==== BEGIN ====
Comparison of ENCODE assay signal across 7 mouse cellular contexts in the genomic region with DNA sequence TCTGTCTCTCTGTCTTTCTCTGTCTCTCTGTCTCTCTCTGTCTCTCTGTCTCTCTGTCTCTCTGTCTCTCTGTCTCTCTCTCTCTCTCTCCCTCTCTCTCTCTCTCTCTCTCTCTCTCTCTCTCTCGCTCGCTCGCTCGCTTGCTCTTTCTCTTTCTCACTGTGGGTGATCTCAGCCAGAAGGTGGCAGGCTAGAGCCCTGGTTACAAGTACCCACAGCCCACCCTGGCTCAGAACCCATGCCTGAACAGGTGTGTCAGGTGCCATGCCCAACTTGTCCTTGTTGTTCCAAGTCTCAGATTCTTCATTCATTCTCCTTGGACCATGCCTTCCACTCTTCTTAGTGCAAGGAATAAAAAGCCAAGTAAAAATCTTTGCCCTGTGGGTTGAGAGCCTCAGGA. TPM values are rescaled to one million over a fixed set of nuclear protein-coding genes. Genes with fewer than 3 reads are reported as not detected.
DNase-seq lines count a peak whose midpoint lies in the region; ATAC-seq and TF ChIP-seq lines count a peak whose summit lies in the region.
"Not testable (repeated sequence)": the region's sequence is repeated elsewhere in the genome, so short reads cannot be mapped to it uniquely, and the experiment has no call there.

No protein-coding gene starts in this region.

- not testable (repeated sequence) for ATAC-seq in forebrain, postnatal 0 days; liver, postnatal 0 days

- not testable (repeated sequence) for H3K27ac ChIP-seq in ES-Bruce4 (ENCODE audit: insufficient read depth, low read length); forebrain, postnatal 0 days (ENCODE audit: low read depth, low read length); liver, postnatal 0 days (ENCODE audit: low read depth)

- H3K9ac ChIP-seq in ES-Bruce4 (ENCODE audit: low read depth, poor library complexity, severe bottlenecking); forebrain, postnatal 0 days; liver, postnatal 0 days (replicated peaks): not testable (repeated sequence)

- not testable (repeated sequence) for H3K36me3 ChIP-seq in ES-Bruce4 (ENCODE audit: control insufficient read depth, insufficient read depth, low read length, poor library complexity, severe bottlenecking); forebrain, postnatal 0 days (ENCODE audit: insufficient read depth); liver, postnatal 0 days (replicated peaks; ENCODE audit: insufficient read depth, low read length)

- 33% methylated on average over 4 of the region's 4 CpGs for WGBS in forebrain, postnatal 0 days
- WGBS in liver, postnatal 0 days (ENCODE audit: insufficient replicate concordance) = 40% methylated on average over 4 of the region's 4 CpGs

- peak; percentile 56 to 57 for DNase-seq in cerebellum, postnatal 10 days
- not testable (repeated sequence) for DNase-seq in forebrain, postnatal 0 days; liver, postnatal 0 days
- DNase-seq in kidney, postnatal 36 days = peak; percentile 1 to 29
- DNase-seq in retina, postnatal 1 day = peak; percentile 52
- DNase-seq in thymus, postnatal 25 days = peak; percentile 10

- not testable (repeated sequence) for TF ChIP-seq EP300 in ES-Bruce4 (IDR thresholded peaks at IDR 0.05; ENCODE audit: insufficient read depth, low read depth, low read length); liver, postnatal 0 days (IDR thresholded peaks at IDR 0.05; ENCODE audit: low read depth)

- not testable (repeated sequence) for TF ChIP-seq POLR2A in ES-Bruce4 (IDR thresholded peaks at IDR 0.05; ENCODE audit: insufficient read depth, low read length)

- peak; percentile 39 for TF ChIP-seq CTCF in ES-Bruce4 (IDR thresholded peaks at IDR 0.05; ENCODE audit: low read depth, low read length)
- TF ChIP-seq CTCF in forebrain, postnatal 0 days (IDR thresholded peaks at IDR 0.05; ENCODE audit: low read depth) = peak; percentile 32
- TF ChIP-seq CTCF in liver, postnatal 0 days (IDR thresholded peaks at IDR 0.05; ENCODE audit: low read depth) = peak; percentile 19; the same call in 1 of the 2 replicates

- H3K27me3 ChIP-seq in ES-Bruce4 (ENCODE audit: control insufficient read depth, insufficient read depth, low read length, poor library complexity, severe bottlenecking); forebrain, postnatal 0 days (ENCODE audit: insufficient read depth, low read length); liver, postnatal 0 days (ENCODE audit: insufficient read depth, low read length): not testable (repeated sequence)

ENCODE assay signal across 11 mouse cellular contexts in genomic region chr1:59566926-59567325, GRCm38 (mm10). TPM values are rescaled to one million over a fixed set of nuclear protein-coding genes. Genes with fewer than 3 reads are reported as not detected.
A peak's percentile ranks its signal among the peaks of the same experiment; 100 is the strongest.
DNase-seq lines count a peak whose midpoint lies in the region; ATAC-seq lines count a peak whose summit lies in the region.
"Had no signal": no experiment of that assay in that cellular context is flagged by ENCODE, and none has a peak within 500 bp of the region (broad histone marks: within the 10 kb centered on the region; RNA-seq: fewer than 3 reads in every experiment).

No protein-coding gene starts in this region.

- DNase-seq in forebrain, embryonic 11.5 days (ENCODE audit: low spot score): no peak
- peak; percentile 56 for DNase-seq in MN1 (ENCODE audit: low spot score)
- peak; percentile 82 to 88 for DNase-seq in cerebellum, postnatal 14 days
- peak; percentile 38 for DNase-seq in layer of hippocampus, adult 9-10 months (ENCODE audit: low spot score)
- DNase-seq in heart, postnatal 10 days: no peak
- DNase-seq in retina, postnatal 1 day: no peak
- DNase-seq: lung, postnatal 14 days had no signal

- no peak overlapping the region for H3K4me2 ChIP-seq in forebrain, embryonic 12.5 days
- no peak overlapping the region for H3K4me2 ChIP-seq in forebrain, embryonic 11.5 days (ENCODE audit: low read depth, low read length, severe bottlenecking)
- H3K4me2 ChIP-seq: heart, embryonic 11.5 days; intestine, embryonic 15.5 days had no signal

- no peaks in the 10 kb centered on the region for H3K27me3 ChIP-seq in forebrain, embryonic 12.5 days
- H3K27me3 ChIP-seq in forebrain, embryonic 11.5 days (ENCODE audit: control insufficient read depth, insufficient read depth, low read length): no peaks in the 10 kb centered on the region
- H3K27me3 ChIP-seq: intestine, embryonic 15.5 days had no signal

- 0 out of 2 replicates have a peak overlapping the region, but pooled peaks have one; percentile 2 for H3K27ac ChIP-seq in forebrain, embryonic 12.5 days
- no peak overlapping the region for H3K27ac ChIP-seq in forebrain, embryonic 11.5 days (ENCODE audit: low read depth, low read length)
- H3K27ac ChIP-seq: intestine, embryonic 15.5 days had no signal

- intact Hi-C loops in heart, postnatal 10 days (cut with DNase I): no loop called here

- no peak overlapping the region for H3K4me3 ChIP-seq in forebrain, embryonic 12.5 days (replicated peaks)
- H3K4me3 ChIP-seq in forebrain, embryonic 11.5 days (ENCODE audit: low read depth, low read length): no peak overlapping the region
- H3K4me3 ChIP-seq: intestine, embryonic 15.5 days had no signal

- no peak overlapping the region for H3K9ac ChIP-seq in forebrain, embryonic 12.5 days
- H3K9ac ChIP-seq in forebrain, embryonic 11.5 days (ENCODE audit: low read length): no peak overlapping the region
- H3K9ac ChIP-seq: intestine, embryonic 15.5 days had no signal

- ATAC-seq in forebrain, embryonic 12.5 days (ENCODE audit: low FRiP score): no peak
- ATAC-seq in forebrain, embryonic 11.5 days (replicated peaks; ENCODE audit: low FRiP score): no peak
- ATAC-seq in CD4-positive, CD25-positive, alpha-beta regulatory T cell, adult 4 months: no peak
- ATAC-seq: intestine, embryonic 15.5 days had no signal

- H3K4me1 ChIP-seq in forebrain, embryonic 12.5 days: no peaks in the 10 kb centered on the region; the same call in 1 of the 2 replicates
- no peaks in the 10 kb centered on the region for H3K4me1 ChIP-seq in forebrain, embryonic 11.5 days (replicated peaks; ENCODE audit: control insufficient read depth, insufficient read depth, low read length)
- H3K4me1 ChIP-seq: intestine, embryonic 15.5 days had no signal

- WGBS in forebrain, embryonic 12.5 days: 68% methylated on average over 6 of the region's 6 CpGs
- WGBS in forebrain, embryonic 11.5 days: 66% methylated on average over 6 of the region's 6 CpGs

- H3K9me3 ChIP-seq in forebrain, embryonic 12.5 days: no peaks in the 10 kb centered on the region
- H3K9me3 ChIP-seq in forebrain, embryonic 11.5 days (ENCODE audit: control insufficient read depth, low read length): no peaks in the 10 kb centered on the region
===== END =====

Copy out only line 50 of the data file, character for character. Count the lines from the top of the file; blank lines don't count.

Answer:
- ATAC-seq in forebrain, embryonic 12.5 days (ENCODE audit: low FRiP score): no peak